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Data-driven hiring models are increasingly able to include and assess soft skills, so it’s critical that students and job-seekers understand how this impacts and informs the process of building a successful candidate brand.
Hard skills are generally defined as those teachable skills that can be measured and quantified. Soft skills, on the other hand, are understood to be more subjective—these are the qualities and attributes we tend to think of as comprising “people skills.” Traditionally, soft skills are considered much harder to quantify.
So can soft skills really be assessed using data? The answer is: Yes.
Soft Skills Data
Soft skills data is collectable, analyzable, and actionable data that can be used to assess the soft skills of any given individual; say, a job candidate. While this kind of data is very different from hard skills data, it is no less important—to recruiters and job-seekers both.
For a recruiter, being able to understand and evaluate a candidate’s soft skills profile through reliable, agnostic data is an incredible opportunity to improve the odds of making a good hire. For the job-seeker, the chance to represent oneself via data takes virtually all the pressure off of any one moment in the hiring chronology—an interview being the most obvious example. When subjective soft skills are assessed in subjective interviews (as opposed to relying on data), the pressure goes up, and the odds of producing an authentic understanding of the candidate go down.
This is a perilous scenario for both sides of the equation.
Data-Driven Recruiting—or any hiring practice that incorporates the use of soft skills data—would seem to offer a perfect solution. And it does. But, there’s a catch.
Think of it like two different university courses. In Course A, you take a test every week for an entire semester. Your final grade in Course A is then determined by creating a composite assessment based on your weekly test performance. In Course B, there is only one test at the end of the semester. Your final grade is derived entirely from your final test performance.
Let’s look at the simple pros and cons of each model:
Course A model
Pro: It’s ok if you have a bad week here and there, because your final grade is a holistic one.
Con: If you’ve under-performed through most of the semester, there’s no fixing it in the 11th hour with a great final test performance.
Course B model
Pro: Nail the final test, and you nail the course, regardless of your performance throughout the semester.
Con: Fail the final test, and no matter how great a semester you’ve had otherwise, you still fail the class.
The Course A model is what data-based hiring models are all about—establishing a holistic and authentic representation of a job candidate. For the recruiter, this approach is virtually an unqualified blessing. For the job seeker, it can also be a blessing. But, it can also be a curse. Whether it’s one or the other depends on how you conduct yourself over the long haul. It puts the onus on you to perform well consistently over time, but it also relieves you of having to worry so much about fatal mistakes.
All of this takes on an extra layer of both complexity and resonance when you start to think about soft skills. It’s one thing to regularly test students over time to measure their mastery of specific hard skills. It’s another thing altogether to “test” for soft skills over time.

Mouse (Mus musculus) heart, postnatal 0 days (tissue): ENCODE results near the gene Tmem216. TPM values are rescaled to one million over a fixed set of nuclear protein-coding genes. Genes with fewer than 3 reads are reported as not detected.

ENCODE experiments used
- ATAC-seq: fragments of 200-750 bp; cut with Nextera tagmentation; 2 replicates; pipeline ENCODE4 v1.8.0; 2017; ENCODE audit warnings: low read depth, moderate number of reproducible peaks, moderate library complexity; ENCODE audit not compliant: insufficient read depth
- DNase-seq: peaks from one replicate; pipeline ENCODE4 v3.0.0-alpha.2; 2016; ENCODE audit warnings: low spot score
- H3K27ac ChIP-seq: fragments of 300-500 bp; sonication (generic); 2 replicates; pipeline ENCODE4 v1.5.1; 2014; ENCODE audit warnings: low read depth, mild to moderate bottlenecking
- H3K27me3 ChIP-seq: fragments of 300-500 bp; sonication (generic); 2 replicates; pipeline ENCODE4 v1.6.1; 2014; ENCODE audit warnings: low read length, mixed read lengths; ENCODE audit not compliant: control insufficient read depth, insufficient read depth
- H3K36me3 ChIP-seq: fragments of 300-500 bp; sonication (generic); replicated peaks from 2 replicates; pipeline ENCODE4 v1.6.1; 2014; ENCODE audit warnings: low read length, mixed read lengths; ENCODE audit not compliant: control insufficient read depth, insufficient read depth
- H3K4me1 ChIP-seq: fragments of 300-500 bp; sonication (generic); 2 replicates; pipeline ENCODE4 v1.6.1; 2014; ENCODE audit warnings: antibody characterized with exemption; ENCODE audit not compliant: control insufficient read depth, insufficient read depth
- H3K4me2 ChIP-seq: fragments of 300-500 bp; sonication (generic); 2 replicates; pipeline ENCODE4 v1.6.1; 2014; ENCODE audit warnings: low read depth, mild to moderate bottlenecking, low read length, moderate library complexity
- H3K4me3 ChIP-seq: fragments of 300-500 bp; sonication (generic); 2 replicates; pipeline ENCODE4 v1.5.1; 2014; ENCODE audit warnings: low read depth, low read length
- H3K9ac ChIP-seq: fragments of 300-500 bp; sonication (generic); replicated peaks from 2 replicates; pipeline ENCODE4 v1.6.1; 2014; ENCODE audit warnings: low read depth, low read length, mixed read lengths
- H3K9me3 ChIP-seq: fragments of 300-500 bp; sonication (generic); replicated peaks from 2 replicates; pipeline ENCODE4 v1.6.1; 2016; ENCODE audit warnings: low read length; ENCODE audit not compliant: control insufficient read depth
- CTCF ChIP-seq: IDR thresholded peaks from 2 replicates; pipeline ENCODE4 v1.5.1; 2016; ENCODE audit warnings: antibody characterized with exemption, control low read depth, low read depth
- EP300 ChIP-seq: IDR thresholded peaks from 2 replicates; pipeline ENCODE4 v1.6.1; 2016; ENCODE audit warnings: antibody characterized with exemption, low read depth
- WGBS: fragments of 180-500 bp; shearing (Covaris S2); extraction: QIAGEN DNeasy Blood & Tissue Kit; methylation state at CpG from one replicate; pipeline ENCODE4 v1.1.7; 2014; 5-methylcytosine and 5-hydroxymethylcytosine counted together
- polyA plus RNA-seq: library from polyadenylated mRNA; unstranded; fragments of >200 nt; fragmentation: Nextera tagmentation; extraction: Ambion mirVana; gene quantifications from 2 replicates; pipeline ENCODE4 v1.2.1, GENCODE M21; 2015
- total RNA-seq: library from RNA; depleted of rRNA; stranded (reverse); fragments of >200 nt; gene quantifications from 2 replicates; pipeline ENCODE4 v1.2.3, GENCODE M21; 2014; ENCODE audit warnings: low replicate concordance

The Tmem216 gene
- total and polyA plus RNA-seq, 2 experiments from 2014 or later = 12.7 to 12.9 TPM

But as Peeyush Ranjan recently wrote in his article “Interviewless Hiring: Lowering Risk and Raising the Bar,” this is essentially how it works in the Interviewless Hiring model that Flipkart and Udacity have together created and implemented:
“What’s important to understand is that Udacity students learn by doing, so as they progress, they build up a portfolio of work. They also establish an ongoing record of their performance and behavior. They take tests, watch videos, and ask questions. They engage with mentors and coaches, and in forums and Slack communities. They post to GitHub, participate in hackathons, enter competitions, and publish apps. All of this activity produces data, which becomes part of the unique metadata contained in Udacity candidate profiles.”
Building Your Candidate Brand
What the student and the job-seeker both should ideally take away from this is a significant degree of confidence and security, because in this model you can rest assured knowing that your overall good works will be taken into full consideration when you apply for a new role. You can worry less about having to “nail the interview,” and you can go forward on the strength of your portfolio, your projects, and your experience. But do remember, there is a cautionary tale here as well: your legacy goes with you in this model, for better or for worse! So take every step of your learning journey with dedication and purpose, work hard, and stay focused, with full awareness that you’re building your “candidate brand” as you go—one hard skill at a time, one soft skill at a time.
Regarding those soft skills, remember that your community interactions, the depth of your engagement, your attitude and work ethic—all these qualities factor into your candidate brand as well. So take constructive criticism with gratitude and grace. Answer questions when asked. Ask questions when you need to. Be supportive when you can, and seek support when you need it. Organize and contribute to your community. Participate in events. Engage on social media. Share resources. Use resources. Regularly each out to your instructors, mentors, coaches and peers, and respond promptly when they reach out to you. Be kind. Remember, soft skills make firm foundations.
Ready to develop your skills?